The 5.1 DTS-HD Master Audio soundtrack is equally impressive. Dialogue is crystal clear. The music sounds satisfyingly full-bodied. The selection of songs for the soundtrack is superb. The song Son Of A Preacher Man revitalized Dusty Springfield's career. To hear Urge Overkill's 1994 version of Girl, You'll Be A Woman Soon is also a rare treat. (4.5/5)
'Pulp Fiction' is a beloved film that made Tarantino's career, plus revitalizing John Travolta's career in the process. The storytelling is masterful as well, with three distinct stories coming together in unusual ways to complete the scrambled narrative. And each individual story takes such wild turns, upending clichés in every instance possible, that the end result is a movie that compels the viewer to return for additional viewings.
The casting is also first-rate, including John Travolta (Vincent Vega), Samuel L. Jackson (Jules Winnfield), Ving Rhames (Marsellus Wallace, the Mob Boss), Uma Thurman (Mia..she looked younger of course and more rounded than when she appeared in Kill Bill series 9 years later), Bruce Willis (Butch Coolidge, the aged boxer). Cameos included Harvey Keitel (Winston Wolfe, problem fixer), Christopher Walken (Captain Koons), Steve Buscemi (Buddy Holly look-alike) and of course Quentin himself as Jimmie.
(1) Quentin Tarantino won an Oscar for Best Writing, Screenplay written directly for the Screen, together with Roger Avary. The movie also garnered 6 Academy Award Nominations, including Best Picture (Lawrence Bender), Best Director (Quentin Tarantino), Best Leading Actor (John Travolta), Best Supporting Actor (Samuel L. Jackson), Best Supporting Actress (Uma Thurman) and Best Film Editing (Sally Menke).
(2) Did you know that the passage from the Bible that Jules has memorized was mostly made up by Quentin Tarantino and Samuel L. Jackson. The only part that's similar to what the Bible says is the part where he says, "And I will strike down upon thee with great vengeance and furious anger. And you will know My name is the Lord when I lay My vengeance upon thee." However, the parts about the righteous man and the shepherd are not real.
(3) The shot of Vincent plunging the syringe into Mia's chest was filmed by having John Travolta pull the needle out, then running the film backwards.
(4) Knoxville, Tennessee, where Butch was meeting his connection and where his great-grandfather bought the gold watch, is also Quentin Tarantino's birthplace.
(5) Pulp Fiction had an estimated budget of $8 million. The Worldwide Box Office Receipt was a staggering $213 million!
In summary, Pulp Fiction is a great and very enjoyable film from beginning to end. The story is well-paced. The running time of 2 hours 34 minutes ran by very quickly. Both the video and audio are top-notched together with a great cast. This is for sure the definitive version of Pulp Fiction. The very memorable dance sequence between Travolta and Thurman alone is worth the price of admission. Please also note that the price is also very reasonable. Highly recommended.
"Pulp Fiction" is one of those legendary movies that you're pretty much required to watch, if you consider yourself a movie buff. Instant classic.
And while he's gone for over-the-top spectacle in his recent movies, "Pulp Fiction" is Quentin Tarantino at his leanest and tightest -- a series of intertwined shorts about boxers, mobsters, thieves and assassins. But despite the dark subject matter, it's a deliciously funny movie with a lot of quotable dialogue and endless pop culture references.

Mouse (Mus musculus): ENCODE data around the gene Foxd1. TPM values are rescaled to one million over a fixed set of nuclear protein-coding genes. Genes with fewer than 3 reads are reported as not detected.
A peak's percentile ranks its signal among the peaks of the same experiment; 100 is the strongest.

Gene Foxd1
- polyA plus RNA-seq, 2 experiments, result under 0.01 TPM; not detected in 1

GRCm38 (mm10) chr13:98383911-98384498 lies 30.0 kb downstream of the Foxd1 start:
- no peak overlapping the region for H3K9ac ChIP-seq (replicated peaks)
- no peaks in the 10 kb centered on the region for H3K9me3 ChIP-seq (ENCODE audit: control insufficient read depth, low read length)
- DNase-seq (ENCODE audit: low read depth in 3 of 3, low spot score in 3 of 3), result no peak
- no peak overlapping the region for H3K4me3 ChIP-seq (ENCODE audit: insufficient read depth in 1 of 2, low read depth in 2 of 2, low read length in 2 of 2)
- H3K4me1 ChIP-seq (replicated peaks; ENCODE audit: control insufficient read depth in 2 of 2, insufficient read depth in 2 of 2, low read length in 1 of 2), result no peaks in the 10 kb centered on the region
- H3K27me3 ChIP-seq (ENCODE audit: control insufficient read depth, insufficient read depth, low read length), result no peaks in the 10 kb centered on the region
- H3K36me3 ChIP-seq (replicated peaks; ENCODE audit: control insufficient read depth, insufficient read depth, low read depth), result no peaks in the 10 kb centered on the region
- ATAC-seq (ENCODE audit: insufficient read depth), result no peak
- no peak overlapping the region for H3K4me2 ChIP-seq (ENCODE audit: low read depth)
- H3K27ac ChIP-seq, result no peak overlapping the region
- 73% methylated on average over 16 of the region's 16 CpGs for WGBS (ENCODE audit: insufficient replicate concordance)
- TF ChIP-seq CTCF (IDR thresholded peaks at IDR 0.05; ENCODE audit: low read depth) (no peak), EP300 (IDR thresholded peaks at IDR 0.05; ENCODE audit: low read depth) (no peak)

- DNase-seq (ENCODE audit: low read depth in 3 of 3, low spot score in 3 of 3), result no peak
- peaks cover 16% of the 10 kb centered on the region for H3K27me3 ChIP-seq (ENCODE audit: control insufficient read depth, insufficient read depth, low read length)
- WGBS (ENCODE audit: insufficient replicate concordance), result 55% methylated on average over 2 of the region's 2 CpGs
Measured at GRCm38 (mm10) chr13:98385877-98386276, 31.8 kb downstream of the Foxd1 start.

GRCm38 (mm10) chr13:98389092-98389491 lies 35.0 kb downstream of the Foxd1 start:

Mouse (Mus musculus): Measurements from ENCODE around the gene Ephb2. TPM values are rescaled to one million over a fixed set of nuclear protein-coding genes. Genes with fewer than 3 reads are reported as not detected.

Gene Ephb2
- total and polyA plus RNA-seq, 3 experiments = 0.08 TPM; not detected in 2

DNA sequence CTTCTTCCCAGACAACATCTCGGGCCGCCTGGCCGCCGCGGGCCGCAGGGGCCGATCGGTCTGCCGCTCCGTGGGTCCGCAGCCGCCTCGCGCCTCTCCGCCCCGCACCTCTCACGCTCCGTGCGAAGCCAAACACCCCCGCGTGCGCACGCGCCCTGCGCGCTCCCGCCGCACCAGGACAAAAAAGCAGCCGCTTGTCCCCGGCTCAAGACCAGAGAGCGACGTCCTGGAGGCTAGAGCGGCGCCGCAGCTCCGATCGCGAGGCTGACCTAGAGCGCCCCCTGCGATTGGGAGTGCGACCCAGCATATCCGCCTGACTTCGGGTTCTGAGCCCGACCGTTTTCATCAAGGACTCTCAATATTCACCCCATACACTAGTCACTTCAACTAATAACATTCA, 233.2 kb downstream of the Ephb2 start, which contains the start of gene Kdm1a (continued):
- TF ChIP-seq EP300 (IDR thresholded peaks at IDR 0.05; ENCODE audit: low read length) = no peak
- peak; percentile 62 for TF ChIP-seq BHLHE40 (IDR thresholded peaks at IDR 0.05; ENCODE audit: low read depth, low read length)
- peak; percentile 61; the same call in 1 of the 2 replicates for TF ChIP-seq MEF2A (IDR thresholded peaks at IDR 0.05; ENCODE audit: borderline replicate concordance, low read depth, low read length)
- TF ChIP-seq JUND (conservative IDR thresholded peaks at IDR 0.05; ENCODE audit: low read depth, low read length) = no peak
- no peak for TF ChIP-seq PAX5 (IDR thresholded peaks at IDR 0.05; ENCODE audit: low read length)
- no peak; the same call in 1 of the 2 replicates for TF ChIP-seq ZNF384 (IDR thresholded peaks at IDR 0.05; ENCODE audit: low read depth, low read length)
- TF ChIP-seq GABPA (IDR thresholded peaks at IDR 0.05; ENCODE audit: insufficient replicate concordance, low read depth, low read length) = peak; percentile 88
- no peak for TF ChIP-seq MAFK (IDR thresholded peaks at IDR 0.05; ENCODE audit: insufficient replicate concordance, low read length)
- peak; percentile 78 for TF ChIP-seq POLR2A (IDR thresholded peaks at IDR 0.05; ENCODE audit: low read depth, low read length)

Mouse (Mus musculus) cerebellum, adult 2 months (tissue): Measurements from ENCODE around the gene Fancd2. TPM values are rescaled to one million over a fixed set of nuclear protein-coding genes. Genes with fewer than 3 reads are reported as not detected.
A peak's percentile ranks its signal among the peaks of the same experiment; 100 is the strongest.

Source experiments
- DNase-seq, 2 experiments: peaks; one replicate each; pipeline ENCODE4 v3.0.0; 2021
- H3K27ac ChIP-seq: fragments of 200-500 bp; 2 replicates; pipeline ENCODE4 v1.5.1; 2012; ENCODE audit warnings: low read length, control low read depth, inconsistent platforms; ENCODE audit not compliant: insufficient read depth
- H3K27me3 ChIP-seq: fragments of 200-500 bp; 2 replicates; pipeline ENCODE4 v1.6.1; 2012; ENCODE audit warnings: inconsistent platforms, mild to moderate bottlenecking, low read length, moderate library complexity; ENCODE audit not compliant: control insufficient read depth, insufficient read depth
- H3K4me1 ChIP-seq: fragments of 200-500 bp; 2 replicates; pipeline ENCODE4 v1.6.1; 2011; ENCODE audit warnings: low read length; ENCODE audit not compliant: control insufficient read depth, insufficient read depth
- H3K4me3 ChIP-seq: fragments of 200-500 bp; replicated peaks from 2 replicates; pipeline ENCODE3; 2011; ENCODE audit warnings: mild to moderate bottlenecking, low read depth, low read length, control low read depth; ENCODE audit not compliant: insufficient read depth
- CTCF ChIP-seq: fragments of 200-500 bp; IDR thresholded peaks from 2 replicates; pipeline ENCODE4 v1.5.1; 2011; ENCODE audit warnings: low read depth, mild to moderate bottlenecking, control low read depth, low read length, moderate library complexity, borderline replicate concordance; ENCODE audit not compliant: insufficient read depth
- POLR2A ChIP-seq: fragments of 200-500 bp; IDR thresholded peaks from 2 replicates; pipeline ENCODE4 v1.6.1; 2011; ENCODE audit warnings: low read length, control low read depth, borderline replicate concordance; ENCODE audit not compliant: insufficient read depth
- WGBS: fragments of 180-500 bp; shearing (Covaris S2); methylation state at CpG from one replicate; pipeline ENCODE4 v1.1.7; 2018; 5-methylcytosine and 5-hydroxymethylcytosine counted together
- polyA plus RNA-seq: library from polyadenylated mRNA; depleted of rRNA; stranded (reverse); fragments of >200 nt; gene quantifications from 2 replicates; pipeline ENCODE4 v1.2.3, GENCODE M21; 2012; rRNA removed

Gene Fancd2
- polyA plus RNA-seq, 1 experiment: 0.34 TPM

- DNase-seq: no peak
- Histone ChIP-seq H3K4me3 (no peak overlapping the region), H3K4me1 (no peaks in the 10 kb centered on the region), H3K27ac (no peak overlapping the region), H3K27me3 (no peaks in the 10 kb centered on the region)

But it's also very hard to summarize, because it doesn't really follow a linear narrative. The stories bounce forward and backward in time, only loosely connected by a few important characters. It starts with a pair of professional thieves, "Pumpkin" (Tim Roth) and "Honey Bunny" (Amanda Plummer) discussing a robbery. Yes, this is actually important, so be patient.
Then the narrative switches over to hit men Jules Winnfield (Samuel L. Jackson) and Vincent Vega (John Travolta), who chitchat on their way to kill someone and retrieve a mysterious briefcase, on behalf of their gangster boss Marsellus Wallace (Ving Rhames). Soon after, Vincent is ordered to keep Marsellus' wife Mia (Uma Thurman) entertained, but the evening takes a dark turn.
Meanwhile, a boxer named Butch (Bruce Willis) is hired by Marsellus to take a dive... but instead he accidentally kills his opponent. When retrieving his heirloom watch from his apartment, Butch ends up running afoul of Marsellus -- only for both of them to end in a horrendous situation in the back room of a pawnshop.
Finally (going back to the second subplot), Jules and Vincent's job is derailed by a bizarre shooting that may involve divine intervention. And after a freaky accidental shooting, they end up having to call in an expert to help them avoid any kind of weird attention... which steers them towards an unexpected confrontation.
"Pulp Fiction" isn't a simple watch-it-from-beginning-to-end movie -- the narrative is more a Möbius strip. The timeline is all over the place, and sometimes it feels more like a string of short films that have been taken apart, rearranged, and given important characters who show up in multiple segments (Marsellus is important in every part).
It's also wildly, wickedly funny. Despite all the death, cussing and gruesome injuries, Tarantino presents much of the story in a tongue-in-cheek way -- just consider the scene where Jules and Vincent are forced to strip naked and be given a hose bath, then dressed in goofy casual-wear. How many movies have hit-men chatting about TV pilots, foot massages and quarter-pounders with cheese on their way to kill someone?
And yes, the dialogue is absolutely glorious -- witty, tight and funny. Like many Tarantino movies, the characters tend to witter away, but it's surprisingly funny and quotable ("ENGLISH, mother****er! Do you speak it?... Say what again! I dare you! I double-dare you!"). Just don't play a drinking game with all the f-bombs, or you'll be dead before Butch's story is wrapped up.
It's hard to single out a single great performance in this movie, because it either made or revived the careers of pretty much everybody in it. Thurman, Roth, Rhames, Plummer, Christopher Walken, Harvey Keitel and the rest all give amazing performances, but my favorites were easily Willis as a desperate boxer with a very special watch, Travolta as a henchman who keeps screwing up, and Jackson as a hotheaded guy who spouts pseudo-Bible verses.
"Pulp Fiction" is one of THE rare movies that deserves its praise -- a pretzel-shaped film overflowing with wit and dark comedy. Definitely a must-see.
on 20 October 2002